Super Romantic Dinner for Two

….with guacamole too!


We made beef fajitas for dinner. I marinaded the steak overnight and it was more flavorful that way. Flank steak is a good cut for fajitas.


I gave myself another Valentine’s Day gift yesterday (besides loving myself). I ordered another jar of FUDGE!


One for me and one for a friend. I cannot wait to enjoy a little fudge….:)Β  I ate a little too much of the guacamole last night which prevented me from wanting dessert. I know, travesty!


Michael said some really sweet and romantic things last night. (Hugs!)

I chopped up the black olives, fresh tomato (for the fajitas and the guacamole) and cut the red peppers.


Michael chopped the jalapenos, onions and minced the garlic. Then he cooked the streak and veggies while I munched on guacamole. We listened to the John Coltrane station on Pandora and chatted about our days.


I was feeling pretty good; a tad worn out from the day but alright. As the night progressed I started to feel worse: tired, I was coughing a lot more. I just didn’t feel great by the time I went to bed.


I ate one fajita: one small tortilla with all the fixings. I knew that one was enough because of all the chips and guacamole I was eating. Dinner was good and I was stuffed.


By the time I woke up Tuesday morning my cold was firmly sitting in my chest, I’d been up all night coughing and I had completely lost my voice. Not exactly how I wanted to start my day. I called in sick at work and made an appointment with a doctor. If it’s bronchitis I want to get it taken care of asap. I’m back to having ZERO appetite. I slept in until 11am this morning and still haven’t eaten anything other than a few strawberries. Nothing sounds appealing and my stomach is telling me I don’t want food. This sucks.

Michael finished reading the “4-Hour Body” by Timothy Ferriss and asked me to read it. It claims to be an “uncommon guide to rapid fat-loss, incredible sex and becoming superhuman.” I’m trying to read the book with an open mind but it’s really hard for me because it seems gimmicky. It feels like a “lose weight fast” scam to me. The writer isn’t a doctor or nutritionist. He’s just a writer. I also feel like he clogs the book with a bunch of numbers and science but I don’t feel like I can trust any of those numbers or the science behind it because I don’t know who this guy is….?

He also claims that people should be doing the bare minimum of exercise in order to lose a lot of weight. That also rubs me the wrong way. I feel like I’m living proof that hard work WORKS. Michael claims that the book doesn’t diminish what I did but it really does feel like the book does. Maybe I’m just being defensive and overly sensitive?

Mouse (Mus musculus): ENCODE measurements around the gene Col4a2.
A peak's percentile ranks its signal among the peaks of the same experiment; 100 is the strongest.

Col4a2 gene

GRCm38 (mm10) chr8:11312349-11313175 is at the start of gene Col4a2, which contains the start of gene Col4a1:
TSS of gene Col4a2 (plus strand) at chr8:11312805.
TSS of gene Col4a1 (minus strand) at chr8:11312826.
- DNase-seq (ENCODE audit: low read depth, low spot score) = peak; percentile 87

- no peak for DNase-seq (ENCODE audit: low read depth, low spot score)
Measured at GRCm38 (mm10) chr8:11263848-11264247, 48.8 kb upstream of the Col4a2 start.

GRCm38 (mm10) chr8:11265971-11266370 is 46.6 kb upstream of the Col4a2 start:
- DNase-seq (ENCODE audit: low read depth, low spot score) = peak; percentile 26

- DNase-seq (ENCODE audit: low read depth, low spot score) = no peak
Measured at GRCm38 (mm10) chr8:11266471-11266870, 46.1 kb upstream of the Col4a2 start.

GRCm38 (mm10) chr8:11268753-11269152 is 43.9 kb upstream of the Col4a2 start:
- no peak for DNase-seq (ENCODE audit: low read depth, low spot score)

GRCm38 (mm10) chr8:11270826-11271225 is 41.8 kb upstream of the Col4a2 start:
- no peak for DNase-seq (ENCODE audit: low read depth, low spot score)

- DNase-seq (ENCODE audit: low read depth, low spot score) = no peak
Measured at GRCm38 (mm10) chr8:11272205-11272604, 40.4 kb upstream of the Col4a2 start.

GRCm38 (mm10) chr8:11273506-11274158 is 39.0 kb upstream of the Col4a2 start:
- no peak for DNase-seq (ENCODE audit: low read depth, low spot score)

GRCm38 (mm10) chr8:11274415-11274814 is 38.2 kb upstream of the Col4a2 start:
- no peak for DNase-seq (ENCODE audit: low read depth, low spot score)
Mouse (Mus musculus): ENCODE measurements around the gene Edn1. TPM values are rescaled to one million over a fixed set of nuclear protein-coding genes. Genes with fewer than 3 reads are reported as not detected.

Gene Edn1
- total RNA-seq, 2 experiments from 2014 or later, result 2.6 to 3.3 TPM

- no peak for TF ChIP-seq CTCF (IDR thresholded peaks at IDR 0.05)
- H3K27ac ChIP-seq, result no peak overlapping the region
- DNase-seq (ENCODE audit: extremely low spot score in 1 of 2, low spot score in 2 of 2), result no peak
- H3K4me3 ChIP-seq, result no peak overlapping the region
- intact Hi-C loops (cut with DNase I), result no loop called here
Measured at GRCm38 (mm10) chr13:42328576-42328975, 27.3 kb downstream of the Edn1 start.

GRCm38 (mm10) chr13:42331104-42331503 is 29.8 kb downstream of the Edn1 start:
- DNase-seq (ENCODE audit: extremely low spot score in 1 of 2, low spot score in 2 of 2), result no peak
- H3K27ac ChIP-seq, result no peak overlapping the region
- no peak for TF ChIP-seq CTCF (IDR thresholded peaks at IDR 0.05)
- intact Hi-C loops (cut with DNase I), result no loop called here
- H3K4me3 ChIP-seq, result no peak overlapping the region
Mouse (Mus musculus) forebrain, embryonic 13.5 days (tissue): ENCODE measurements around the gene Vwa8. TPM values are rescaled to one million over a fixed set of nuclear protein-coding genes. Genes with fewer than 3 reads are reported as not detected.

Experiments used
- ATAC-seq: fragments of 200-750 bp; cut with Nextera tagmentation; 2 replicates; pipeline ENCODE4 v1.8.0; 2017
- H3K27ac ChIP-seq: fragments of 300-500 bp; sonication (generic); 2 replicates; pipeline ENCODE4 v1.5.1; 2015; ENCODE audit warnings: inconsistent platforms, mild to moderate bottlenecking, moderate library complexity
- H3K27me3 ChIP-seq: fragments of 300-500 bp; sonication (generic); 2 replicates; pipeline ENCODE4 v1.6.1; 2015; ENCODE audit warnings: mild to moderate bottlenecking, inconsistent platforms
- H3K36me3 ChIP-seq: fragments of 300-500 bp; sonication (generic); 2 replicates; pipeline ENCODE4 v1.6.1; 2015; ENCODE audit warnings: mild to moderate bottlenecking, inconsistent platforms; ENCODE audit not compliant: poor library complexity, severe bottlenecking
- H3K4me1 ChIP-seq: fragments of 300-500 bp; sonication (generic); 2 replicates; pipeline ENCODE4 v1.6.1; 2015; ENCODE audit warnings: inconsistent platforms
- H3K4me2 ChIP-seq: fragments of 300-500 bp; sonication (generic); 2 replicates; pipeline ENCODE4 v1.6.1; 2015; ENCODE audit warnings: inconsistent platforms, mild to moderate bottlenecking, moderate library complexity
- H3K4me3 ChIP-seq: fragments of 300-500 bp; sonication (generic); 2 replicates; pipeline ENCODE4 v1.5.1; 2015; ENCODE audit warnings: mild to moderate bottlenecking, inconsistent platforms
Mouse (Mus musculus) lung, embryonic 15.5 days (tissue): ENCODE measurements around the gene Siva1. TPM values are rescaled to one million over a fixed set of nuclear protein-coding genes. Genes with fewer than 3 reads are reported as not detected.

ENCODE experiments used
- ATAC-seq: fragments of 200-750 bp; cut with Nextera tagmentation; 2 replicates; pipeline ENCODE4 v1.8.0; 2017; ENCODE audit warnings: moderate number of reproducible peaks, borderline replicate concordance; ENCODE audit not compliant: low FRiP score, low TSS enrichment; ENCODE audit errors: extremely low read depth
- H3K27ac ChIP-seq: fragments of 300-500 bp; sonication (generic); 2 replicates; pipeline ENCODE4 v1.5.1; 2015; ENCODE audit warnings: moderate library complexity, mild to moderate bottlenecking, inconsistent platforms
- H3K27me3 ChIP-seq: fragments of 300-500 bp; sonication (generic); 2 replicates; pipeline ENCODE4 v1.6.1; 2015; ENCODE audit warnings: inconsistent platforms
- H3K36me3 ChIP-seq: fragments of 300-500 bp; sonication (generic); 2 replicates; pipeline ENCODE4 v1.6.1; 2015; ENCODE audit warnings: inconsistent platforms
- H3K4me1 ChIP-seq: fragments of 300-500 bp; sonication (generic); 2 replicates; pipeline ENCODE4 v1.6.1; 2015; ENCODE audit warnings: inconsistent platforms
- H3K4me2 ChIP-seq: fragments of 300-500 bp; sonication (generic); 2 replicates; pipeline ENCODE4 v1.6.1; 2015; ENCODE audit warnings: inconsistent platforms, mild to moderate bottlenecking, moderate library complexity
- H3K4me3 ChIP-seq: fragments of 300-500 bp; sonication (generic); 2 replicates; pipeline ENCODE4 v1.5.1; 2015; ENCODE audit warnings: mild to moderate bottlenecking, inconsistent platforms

There are some things in the book that I do agree with. He says to eat more protein and more fiber (good), to stop eating “white” food (bread, rice, potatoes, etc). But then he turns around and says there’s NO REASON to eat fruit at all. That if I missed eating fruit, I could eat some on my “Binge Day” (another thing I didn’t like, calling a Cheat Day a Binge Day) but that I didn’t need to be eating the fruit. I’m sorry but I love fruit and it’s good for me. Sure there might be a lot of sugar in fruit but I believe it is healthy sugar.

Here’s a few chapter titles: “How I Learned to Swim Effortlessly in 10 Days.” (Haven’t read the chapter yet but it makes me mad considering I’m a good swimmer but it took me a few years to build up my stamina and skill.) “Going from 5k to 50K in 12 Weeks.” That sounds like an injury waiting to happen.

One thing that stuck with me after reading the first few chapters was this statement:

“Even if you are predisposed to being overweight, you’re not predestined to be fat.”

I like that. It’s implying personal responsibility to the idea of being overweight. That is very true in my case. My body type, genes and family history does not mean I should just settle with being overweight or fat. For a long time I “settled” and said that I was just destined to be fat. It was in my genes. I’d “tried” everything (I really hadn’t tried at all). I’m proof that that isn’t true at all.